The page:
Historically, CRM managed customer interactions throughout the sales cycle. But over time, publishers have enriched their suites that do much more and have become real platforms.
Today, the best CRM platforms streamline marketing, speed up workflows, and improve service. But if the deployment of a new CRM makes it possible to take advantage of these benefits, such a project also requires thinking about the challenges that these suites bring.
What are the advantages of CRM platforms?
Before you tackle the challenges, remember that CRM platforms offer many benefits that go beyond automating sales. For example :
personalization. With the in-depth knowledge of customers it enables, CRM can tailor marketing, customer service, and more generally the customer experience (CX) to each individual (or to each micro-segment of the market). This personalized – even ultra-personalized – approach can increase customer satisfaction and sales.
Organizations can only personalize their messages and actions if they carefully collect all customer data. This is where a CRM system comes into play.
CRM platforms aggregate demographics, purchase histories, and customer service interactions. This information allows marketers to serve more targeted ads. On the customer service side, customers don’t have to repeat themselves with their various interlocutors because CRMs allow agents to access the history of interactions.
Higher productivity. A CRM can work with other tools and streamline cross-functional workflows. For example, a CRM can automatically fill out forms with customer information from its repository (name, phone number, email, address, etc.) and have it signed – internally or externally – with a third-party electronic signature.
These integrations increase productivity by allowing agents to perform multiple tasks from a single interface. For example, when a sales team integrates CRM with email and calendar apps, sales reps see their pipelines, customer interactions, and upcoming appointments in one place.
Artificial intelligence in action. Businesses can use AI-powered CRMs to extract extremely valuable business insights from raw business data. For example, predictive CRMs can identify weak trends and provide recommendations for action. Similarly, some customer service CRMs use AI with sentiment analysis to detect customer emotions — like anger or happiness — so sales reps or call center agents can adjust their settings.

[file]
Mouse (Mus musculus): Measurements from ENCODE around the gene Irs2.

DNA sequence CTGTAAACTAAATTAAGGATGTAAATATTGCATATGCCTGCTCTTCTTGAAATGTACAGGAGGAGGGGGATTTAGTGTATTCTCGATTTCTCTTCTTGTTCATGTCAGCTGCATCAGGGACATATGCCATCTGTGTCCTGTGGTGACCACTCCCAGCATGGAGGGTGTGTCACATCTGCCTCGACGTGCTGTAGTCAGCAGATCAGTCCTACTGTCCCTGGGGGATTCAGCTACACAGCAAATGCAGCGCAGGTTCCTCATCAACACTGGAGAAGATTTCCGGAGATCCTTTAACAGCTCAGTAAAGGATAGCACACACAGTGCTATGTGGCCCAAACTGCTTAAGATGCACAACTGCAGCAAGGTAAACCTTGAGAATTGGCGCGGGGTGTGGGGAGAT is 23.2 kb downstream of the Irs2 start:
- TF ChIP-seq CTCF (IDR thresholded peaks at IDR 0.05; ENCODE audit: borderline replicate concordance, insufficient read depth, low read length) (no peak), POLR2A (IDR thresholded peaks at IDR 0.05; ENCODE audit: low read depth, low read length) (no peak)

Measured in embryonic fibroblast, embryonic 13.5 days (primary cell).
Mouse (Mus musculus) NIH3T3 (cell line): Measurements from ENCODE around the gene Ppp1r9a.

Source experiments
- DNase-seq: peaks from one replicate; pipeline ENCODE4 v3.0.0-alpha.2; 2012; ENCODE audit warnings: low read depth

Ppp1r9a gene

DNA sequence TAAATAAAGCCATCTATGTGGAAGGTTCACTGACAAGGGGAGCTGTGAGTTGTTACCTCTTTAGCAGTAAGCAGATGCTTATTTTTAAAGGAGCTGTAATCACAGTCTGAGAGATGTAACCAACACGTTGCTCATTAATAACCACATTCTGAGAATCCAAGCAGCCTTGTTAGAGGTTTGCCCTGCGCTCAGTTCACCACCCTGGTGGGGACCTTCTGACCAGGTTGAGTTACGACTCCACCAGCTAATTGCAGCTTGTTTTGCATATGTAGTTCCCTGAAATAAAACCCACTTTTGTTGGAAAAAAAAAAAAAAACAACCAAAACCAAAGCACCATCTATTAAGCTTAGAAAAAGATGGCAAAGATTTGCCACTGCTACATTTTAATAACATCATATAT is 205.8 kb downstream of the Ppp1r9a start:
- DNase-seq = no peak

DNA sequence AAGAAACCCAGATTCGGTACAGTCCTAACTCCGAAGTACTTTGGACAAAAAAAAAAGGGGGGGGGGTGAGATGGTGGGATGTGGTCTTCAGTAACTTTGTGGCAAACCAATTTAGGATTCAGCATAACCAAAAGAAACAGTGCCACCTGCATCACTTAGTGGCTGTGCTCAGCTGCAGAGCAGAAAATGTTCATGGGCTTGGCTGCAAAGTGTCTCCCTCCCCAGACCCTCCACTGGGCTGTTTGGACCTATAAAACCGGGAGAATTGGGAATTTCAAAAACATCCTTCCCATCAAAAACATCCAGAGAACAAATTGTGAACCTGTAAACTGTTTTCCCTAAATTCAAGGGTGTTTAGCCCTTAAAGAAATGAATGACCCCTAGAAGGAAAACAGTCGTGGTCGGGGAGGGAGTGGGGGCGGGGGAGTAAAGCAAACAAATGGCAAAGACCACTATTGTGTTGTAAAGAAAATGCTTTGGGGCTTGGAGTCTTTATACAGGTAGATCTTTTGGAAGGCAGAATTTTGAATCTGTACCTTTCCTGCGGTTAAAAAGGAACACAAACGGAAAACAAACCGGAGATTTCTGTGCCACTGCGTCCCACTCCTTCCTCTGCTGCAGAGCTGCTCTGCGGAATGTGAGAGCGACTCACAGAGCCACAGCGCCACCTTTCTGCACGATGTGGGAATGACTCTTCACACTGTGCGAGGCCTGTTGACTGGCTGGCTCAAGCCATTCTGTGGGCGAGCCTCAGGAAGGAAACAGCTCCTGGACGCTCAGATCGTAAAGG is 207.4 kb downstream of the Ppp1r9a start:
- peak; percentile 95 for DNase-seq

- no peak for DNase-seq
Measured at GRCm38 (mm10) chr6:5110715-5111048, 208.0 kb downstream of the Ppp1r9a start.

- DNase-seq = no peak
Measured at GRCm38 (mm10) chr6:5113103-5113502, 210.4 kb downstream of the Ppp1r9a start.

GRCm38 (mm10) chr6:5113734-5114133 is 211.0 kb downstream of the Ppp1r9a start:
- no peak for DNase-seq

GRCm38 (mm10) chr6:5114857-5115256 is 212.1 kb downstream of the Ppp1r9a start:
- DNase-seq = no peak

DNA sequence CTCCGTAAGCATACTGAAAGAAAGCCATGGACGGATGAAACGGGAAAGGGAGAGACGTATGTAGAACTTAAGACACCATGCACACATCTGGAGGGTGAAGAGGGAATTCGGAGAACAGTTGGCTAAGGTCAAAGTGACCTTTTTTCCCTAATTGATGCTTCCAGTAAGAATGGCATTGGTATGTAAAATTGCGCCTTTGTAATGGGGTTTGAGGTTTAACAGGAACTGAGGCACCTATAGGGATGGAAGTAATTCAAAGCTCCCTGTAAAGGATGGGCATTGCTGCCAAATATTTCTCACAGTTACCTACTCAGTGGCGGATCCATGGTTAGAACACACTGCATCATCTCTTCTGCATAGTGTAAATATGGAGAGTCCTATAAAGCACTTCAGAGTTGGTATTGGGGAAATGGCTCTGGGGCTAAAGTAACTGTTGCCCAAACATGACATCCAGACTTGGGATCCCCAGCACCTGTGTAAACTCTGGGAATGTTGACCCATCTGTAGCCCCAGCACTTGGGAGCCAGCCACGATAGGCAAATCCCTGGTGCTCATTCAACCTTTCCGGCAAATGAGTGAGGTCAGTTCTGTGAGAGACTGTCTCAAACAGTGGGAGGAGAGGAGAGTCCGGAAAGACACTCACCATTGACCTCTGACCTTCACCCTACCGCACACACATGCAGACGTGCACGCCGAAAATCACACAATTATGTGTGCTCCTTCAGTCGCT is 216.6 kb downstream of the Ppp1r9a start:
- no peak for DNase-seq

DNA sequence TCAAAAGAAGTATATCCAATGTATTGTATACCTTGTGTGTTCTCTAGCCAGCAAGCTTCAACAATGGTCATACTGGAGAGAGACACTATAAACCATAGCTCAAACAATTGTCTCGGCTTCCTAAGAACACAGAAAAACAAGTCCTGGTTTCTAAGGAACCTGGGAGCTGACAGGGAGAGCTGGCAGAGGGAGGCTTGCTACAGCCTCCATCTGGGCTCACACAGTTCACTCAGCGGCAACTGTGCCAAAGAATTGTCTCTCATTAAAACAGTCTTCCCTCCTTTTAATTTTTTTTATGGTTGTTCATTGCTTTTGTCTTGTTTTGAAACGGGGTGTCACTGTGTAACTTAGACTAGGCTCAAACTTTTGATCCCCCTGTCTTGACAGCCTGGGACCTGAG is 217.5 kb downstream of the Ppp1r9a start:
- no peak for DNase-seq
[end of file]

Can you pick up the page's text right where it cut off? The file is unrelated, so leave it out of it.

What are the biggest challenges with CRMs?
CRMs also come with challenges. Therefore, before starting any CRM project, managers must ensure that their organization can fulfill them. Here are four of the most common:
data in silos. Although CRMs store customer data in a unified and centralized database, different departments often use different CRM software. Information silos are a problem when sales reps hand customers off to service or vice versa. If the teams don’t have access to the same information, the CX suffers and the interest in a CRM decreases accordingly.
To avoid this problem, it is possible to invest in a Customer Data Platform (CDP). A CDP stores information from different CRM types and several other sources in one central location that all employees can access.
data entry. CRMs store important customer information, but keeping that data up to date is labor intensive. Agents need to enter data into the system to keep customer accounts detailed and up to date. Manual entry can be a challenge for employees who travel frequently and may not have the time to constantly update the system.
However, CRM platforms are increasingly using AI to automatically populate accounts with information from emails, text messages, phone calls, etc. to simplify this entry.
resistance to change. Like any new business application, a CRM can generate reactions from employees. To ensure the success of a deployment, it is necessary to prepare it in advance and support the implementation and the changes in the business processes that the platform will bring about.
Without leadership support, teams may struggle to adopt the system or even attempt to circumvent it, defeating the original goal of the project (sharing and unifying information, streamlining workflows, etc.).
The next 5 steps to choosing the right CRM
Once these various challenges have been well identified and anticipated, it is time to choose your CRM. Here is a methodology – summarized in five main steps – that can help you choose the CRM platform that suits your needs:
- Clearly define the needs of your organization. Form a multidisciplinary team (marketing, sales, IT, legal, etc.) and clearly define with them your limitations and goals you want to achieve with the CRM system.
- Analyze your processes and workflows. Understand how your marketers, sales reps, and front-line agents actually work every day. And with which functions of your current tools. This step allows you to refine the requirements that your future CRM must meet and the CX functionalities that it must imperatively offer you.
- Define KPIs and ROI. With your multidisciplinary team, identify the key performance indicators to measure success and justify the investment internally – specifically the investment of time to support change management (training, creating FAQs, appointing tutors, etc.). These KPIs are ideally summarized in a ROI.
- Evaluate available CRM software suites. Create a specification using the criteria from steps 1 and 2. Then take the time to review and compare the different CRMs to shortlist which ones best meet those needs. Also assess publishers’ roadmaps and their financial sustainability (a CRM project is a long-term project). Then don’t hesitate to challenge any publisher with demos in the presence of your business teams.
- Consult customer references. Also, don’t hesitate to talk to customers of the vendors you’ve shortlisted for feedback and information on implementation, support, customizations, updates, and more.